Author: Victoria Candland
Talking to your kids about current events can be tricky and it differs for each child and their ability to understand. And each situation is different—you can talk to your children more easily about the protests in Hong Kong than you can about the protests in Ferguson, Missouri.
Don’t go blindly into discussing current events; here are some tools for discussing world news with your children:
Sometimes, Turn It Off
When a disturbing story is breaking like 9/11 or the beheadings of the American journalists in Iraq, turn the TV off. Live coverage doesn’t provide the needed analysis of what’s happening so it can be traumatizing for adults and children alike. When you hear about a tragic breaking news story, give yourself and your children time to digest and talk about the ways you can remain hopeful. Make sure to incorporate your beliefs about right and wrong. Limit your children’s exposure to graphic images no matter what age they are. Graphic images don’t serve any purpose besides scarring your child’s mind. Remember that children are much more affected by pictures than by words.
No matter what event is being discussed, keep calm. Even if you feel slightly in danger, don’t show any stress or anxiety to your child. Also, keep the schedule. Your child might be upset about the news and unable to process it well. Keep your schedule as close to normal as you can, showing them that daily life still goes on for many other people around the world. In the event of a terror attack or public shooting, focus on the positive as much as possible. Our automatic reaction is to express horror and to talk about the “bad guys,” but don’t forget to discuss the people who are there trying to help during or following the devastating event. Show that the good of humanity outweighs the bad.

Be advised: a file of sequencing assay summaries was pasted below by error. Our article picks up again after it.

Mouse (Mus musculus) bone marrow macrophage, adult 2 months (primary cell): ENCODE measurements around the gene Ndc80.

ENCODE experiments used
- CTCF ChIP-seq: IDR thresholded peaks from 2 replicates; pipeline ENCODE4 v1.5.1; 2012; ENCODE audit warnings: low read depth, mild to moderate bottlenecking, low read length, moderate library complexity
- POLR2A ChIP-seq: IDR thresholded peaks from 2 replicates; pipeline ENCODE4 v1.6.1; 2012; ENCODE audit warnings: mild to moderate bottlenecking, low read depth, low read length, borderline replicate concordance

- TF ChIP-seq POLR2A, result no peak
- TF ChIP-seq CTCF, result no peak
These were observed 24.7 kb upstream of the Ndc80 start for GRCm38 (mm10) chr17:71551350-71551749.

Ask questions about your child’s perception and feelings to gauge how they are reacting to the event. Correct any misconceptions or misinformation and assure them that they are safe. After Elizabeth Smart’s abduction in 2002, some girls had to receive professional therapy because they were terrified that an armed man would take them from their homes in the middle of the night—just like Elizabeth was taken. Ensure your children that they are safe and ask what you can do to help them feel safer.
Children 10 and Under
Keep bad news from young children 10 and under. They just won’t understand and you can tell them when they are older. Simplify news that you think is critical for them such as a family member being ill or something else that’s pertinent to their individual life.
Only talk about scary current events if your child brings it up first. Kids can normally tolerate and understand more information when they reach 10 years old. To young children, the world seems very literal and small. They think that because a tsunami happened in Thailand, they are at risk in Arizona, or if a building blew up, that it’s where daddy works. Eric Fisher, clinical psychologist, recommends showing your child where the event happened on a map or globe and compare it to where you live so they can see that it’s half a world away.
In daily life, Fisher also suggests shielding your children from violence in video games and media because they are unable to process it well and ultimately can be desensitized to real world violence and not regard it as morally wrong.
Teenagers Above 13
Your teenagers can and should be more engaged in the news and current events. Watch the news with them and discuss their views on the matters during commercial breaks. If a natural disaster occurred, research the hurricane or tornado together and learn what causes these phenomena. Discuss international situations like the ISIS predicament in Iraq. Ask your teenager what he thinks about the foreign jihadists joining the group and the group’s mission to create an Islamic emirate, as explained here. Asking them questions will help their critical thinking skills and ultimately improve their performance in school.
Remember that each of your children will process current events differently and be hyper-aware of their emotions as you discuss hard topics. Comfort your children—try watching or reading a positive story about someone helping others after you discuss heavy, devastating events to show them that there are still plenty of good-hearted people in the world.